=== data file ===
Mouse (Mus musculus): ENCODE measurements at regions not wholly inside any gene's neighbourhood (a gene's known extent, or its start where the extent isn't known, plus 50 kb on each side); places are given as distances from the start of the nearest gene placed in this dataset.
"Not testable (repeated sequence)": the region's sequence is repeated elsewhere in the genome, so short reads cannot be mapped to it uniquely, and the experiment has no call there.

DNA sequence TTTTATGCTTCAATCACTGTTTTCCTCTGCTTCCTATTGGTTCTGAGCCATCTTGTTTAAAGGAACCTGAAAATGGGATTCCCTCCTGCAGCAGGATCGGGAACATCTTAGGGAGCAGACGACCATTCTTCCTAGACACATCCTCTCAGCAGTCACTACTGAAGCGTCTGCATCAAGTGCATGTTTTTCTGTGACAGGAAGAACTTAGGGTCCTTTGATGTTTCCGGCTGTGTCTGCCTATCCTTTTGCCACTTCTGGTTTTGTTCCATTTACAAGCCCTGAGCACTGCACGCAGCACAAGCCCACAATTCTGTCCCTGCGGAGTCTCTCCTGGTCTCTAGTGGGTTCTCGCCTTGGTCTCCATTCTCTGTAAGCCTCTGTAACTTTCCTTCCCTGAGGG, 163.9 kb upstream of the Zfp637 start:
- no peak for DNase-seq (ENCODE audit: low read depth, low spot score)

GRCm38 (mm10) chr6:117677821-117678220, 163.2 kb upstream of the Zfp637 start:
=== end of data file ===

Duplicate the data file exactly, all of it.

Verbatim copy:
Mouse (Mus musculus): ENCODE measurements at regions not wholly inside any gene's neighbourhood (a gene's known extent, or its start where the extent isn't known, plus 50 kb on each side); places are given as distances from the start of the nearest gene placed in this dataset.
"Not testable (repeated sequence)": the region's sequence is repeated elsewhere in the genome, so short reads cannot be mapped to it uniquely, and the experiment has no call there.

DNA sequence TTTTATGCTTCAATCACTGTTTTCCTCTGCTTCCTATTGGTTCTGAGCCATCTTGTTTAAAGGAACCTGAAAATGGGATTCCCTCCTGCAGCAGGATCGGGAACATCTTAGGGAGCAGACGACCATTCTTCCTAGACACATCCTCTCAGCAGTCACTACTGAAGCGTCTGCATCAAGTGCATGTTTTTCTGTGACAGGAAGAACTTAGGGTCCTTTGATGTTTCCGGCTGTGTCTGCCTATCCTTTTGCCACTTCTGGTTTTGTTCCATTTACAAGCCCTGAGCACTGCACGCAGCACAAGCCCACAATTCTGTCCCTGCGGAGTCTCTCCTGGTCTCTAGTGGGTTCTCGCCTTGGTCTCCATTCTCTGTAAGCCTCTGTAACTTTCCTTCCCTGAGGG, 163.9 kb upstream of the Zfp637 start:
- no peak for DNase-seq (ENCODE audit: low read depth, low spot score)

GRCm38 (mm10) chr6:117677821-117678220, 163.2 kb upstream of the Zfp637 start: